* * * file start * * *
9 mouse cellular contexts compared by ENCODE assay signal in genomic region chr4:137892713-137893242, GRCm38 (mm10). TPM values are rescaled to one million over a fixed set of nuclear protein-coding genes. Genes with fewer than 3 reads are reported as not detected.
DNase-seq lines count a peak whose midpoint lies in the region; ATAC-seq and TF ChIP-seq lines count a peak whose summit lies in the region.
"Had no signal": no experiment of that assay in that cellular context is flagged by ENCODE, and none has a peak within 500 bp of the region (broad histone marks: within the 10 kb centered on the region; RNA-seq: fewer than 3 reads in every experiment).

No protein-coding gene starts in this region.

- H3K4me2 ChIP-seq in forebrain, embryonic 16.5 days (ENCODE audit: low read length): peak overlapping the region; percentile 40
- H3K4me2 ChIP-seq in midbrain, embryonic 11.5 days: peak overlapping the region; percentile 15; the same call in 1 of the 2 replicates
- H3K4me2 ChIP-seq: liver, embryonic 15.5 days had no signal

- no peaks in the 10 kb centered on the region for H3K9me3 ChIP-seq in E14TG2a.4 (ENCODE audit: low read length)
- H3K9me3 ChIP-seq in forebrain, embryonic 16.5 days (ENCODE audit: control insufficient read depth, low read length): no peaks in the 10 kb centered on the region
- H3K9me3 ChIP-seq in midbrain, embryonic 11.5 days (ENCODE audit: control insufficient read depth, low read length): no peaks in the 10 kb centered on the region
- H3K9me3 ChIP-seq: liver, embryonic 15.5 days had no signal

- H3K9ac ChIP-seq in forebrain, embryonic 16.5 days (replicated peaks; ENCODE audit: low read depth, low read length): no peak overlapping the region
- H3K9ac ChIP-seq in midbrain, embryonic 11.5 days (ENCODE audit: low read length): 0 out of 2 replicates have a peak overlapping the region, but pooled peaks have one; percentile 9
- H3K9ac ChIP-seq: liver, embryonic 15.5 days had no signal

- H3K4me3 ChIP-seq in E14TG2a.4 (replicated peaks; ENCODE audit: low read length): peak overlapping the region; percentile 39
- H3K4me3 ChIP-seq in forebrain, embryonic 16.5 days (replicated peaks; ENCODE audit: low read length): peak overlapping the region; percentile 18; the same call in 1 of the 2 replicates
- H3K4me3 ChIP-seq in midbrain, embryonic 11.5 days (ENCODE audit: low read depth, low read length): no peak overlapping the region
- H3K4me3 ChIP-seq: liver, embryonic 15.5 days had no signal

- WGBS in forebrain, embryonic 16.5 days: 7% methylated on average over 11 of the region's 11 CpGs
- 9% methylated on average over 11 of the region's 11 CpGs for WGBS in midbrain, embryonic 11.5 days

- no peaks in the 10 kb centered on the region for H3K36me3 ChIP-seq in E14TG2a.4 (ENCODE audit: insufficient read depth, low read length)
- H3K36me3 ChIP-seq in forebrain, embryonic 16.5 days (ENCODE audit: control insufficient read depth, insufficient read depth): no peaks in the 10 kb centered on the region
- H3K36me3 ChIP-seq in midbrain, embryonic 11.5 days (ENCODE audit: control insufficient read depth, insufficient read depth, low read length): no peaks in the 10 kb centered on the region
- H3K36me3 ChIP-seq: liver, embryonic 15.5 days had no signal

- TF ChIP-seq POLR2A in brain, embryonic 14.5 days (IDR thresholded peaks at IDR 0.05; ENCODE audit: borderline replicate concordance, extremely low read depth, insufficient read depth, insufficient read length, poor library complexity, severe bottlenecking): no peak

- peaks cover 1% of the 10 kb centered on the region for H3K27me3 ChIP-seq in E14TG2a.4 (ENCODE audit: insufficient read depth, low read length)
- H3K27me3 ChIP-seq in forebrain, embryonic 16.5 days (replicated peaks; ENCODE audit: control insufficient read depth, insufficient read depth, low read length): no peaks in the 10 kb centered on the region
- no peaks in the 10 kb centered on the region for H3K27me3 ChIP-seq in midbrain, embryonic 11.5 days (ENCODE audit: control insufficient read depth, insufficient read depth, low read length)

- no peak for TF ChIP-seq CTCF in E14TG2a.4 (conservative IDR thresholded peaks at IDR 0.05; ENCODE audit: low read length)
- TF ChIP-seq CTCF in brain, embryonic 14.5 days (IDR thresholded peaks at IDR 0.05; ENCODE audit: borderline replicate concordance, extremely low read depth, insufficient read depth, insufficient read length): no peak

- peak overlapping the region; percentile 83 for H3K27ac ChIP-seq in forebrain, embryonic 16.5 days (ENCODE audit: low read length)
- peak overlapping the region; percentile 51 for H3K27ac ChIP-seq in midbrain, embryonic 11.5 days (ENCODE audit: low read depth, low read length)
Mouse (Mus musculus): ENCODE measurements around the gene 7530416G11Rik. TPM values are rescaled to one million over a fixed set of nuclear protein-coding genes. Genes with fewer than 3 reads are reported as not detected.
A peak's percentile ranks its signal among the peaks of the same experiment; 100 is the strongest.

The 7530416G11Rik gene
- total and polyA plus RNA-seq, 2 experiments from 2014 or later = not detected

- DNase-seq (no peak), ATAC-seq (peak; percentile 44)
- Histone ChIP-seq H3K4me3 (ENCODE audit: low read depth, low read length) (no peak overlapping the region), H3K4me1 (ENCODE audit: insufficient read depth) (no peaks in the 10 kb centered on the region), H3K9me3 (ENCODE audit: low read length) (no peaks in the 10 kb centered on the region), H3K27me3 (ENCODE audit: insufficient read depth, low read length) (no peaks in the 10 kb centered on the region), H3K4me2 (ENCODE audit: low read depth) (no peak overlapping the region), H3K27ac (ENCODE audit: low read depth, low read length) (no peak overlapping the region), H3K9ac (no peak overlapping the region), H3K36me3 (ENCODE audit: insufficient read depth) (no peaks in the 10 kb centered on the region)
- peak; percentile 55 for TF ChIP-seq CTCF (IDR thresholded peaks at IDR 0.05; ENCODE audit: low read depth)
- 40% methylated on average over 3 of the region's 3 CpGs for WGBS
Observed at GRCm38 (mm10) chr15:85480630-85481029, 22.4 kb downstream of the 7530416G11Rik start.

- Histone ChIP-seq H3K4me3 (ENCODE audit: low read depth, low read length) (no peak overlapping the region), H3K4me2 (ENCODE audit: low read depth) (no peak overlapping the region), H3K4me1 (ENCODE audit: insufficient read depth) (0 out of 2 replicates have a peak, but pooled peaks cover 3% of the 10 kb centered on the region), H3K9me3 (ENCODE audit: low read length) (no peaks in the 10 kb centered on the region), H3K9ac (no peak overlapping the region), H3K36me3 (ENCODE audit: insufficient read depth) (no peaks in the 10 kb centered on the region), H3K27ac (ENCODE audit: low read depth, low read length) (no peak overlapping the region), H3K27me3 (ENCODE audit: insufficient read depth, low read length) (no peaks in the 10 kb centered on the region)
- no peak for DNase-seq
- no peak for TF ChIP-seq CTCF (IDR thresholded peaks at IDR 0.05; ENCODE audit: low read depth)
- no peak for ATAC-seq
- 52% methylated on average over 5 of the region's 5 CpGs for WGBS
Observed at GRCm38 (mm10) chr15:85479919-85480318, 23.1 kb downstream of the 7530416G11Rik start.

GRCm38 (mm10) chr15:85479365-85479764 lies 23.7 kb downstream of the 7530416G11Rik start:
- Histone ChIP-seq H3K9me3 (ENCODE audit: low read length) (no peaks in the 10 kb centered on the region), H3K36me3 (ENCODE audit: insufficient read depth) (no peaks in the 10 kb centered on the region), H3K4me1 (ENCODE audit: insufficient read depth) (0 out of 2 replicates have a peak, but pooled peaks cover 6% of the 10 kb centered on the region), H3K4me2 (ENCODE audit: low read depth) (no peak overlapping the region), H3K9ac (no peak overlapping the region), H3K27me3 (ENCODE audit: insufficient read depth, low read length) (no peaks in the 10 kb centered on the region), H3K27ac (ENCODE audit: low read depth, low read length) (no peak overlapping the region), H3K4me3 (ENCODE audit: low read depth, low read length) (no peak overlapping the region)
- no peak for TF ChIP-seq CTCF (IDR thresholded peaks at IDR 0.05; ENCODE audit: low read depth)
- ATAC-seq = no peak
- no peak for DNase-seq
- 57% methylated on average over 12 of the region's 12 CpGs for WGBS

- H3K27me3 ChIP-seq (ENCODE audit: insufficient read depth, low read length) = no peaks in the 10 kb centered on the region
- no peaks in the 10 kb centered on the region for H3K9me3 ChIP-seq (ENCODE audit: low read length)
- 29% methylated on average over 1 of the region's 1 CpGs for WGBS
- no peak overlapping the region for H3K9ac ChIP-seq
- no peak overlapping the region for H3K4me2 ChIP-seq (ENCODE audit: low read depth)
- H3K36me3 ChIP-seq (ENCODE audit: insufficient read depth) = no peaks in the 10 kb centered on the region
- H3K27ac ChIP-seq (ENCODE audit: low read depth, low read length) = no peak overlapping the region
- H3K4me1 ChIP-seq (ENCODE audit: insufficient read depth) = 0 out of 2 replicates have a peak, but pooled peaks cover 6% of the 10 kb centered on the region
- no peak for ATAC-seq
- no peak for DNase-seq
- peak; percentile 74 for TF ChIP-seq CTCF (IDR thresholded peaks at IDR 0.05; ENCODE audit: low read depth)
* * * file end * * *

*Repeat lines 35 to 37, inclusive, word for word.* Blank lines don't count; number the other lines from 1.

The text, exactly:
The 7530416G11Rik gene
- total and polyA plus RNA-seq, 2 experiments from 2014 or later = not detected

- DNase-seq (no peak), ATAC-seq (peak; percentile 44)